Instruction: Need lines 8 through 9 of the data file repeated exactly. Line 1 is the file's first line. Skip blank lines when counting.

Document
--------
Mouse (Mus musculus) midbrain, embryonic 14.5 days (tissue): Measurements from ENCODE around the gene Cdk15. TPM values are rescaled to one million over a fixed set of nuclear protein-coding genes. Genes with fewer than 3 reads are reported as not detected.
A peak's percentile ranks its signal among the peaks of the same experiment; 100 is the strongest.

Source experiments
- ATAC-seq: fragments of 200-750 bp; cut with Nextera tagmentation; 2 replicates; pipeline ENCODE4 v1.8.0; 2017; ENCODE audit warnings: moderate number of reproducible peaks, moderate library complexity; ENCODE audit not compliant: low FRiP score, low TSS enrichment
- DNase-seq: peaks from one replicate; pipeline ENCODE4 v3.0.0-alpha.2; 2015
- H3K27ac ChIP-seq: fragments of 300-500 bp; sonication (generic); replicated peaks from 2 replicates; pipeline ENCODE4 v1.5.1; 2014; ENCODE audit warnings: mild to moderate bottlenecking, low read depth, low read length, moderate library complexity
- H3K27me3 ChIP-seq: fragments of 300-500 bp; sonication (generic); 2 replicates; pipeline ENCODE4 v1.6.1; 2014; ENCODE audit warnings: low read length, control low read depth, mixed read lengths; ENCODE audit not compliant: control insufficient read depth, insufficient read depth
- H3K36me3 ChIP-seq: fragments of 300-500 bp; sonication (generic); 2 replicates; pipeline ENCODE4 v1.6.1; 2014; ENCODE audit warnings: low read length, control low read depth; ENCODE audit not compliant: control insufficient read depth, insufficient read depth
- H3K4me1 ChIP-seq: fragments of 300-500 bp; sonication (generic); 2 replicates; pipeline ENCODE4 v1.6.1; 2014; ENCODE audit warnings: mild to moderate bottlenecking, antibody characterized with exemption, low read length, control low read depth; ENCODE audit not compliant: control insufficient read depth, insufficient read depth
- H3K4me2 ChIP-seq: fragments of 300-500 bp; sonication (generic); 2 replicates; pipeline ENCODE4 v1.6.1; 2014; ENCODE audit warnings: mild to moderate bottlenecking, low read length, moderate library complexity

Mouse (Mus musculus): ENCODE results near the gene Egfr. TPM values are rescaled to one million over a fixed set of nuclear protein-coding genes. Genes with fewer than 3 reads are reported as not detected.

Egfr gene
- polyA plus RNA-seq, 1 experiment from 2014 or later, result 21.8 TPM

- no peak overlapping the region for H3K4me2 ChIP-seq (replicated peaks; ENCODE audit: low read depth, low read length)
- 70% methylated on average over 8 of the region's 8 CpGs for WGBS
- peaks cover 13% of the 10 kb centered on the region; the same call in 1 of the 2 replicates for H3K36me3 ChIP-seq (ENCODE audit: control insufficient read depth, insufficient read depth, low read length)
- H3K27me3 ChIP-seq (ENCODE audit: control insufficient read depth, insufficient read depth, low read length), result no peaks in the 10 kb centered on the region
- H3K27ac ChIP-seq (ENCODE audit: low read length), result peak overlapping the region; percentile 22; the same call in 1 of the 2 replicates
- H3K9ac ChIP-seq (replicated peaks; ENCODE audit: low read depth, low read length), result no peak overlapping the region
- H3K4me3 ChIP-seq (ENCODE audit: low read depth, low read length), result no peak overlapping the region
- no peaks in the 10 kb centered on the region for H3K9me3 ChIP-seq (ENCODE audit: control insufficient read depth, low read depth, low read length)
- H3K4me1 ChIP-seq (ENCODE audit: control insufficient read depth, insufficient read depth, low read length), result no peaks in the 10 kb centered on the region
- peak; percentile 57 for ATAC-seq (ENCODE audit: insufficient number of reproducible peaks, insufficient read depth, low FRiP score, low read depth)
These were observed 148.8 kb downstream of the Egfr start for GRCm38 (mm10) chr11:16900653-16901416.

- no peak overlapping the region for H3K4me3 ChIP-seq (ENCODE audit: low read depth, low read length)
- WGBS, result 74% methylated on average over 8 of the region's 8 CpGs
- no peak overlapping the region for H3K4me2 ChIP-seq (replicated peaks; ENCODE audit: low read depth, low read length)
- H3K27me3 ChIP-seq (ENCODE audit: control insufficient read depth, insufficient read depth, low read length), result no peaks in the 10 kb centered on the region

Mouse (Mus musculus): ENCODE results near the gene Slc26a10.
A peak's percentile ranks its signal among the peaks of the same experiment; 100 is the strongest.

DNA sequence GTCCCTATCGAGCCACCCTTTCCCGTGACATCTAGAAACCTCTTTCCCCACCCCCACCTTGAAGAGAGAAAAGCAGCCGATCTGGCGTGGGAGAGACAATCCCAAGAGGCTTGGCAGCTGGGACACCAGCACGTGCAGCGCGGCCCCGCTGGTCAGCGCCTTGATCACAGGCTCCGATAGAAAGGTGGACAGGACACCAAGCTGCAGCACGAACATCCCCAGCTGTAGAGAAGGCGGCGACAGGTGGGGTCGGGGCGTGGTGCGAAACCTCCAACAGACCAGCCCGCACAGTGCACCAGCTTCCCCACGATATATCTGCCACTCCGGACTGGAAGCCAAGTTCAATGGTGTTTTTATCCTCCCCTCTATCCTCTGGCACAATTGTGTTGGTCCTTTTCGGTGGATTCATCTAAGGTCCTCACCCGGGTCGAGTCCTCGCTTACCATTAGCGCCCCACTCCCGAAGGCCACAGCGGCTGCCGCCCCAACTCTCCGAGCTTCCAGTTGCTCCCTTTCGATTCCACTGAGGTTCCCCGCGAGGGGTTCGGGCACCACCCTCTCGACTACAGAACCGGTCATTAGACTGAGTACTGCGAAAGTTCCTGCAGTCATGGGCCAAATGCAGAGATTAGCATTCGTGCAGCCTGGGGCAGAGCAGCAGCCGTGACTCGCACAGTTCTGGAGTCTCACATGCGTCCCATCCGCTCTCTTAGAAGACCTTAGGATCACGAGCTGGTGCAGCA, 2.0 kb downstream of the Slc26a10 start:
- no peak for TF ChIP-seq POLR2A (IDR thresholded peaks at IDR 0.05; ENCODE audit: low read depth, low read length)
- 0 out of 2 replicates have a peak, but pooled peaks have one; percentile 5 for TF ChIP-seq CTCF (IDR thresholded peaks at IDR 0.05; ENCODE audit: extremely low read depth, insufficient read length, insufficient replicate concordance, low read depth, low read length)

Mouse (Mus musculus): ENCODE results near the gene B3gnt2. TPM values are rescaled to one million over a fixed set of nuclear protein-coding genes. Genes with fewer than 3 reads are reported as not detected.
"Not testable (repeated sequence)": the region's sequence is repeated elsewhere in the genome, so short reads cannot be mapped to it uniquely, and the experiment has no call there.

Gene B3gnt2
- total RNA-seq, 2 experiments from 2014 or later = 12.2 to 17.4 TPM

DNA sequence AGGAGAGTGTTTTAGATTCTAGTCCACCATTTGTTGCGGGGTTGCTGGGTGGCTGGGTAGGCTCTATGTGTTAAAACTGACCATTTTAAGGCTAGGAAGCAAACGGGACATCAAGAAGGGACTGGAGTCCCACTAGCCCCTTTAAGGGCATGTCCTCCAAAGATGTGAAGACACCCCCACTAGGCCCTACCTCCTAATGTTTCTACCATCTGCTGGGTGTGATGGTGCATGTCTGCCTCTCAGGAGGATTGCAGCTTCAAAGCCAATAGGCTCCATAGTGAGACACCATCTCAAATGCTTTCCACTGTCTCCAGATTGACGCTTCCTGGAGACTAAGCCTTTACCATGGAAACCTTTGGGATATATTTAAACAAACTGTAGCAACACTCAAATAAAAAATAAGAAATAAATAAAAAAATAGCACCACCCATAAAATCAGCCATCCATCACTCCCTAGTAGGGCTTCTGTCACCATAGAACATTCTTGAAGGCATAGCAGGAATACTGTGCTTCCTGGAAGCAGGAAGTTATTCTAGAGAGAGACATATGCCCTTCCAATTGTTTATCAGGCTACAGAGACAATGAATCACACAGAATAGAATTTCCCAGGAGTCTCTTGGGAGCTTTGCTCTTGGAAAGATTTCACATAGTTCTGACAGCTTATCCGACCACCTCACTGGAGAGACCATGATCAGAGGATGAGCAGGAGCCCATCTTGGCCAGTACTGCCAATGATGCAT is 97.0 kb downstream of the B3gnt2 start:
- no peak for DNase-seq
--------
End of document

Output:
- H3K36me3 ChIP-seq: fragments of 300-500 bp; sonication (generic); 2 replicates; pipeline ENCODE4 v1.6.1; 2014; ENCODE audit warnings: low read length, control low read depth; ENCODE audit not compliant: control insufficient read depth, insufficient read depth
- H3K4me1 ChIP-seq: fragments of 300-500 bp; sonication (generic); 2 replicates; pipeline ENCODE4 v1.6.1; 2014; ENCODE audit warnings: mild to moderate bottlenecking, antibody characterized with exemption, low read length, control low read depth; ENCODE audit not compliant: control insufficient read depth, insufficient read depth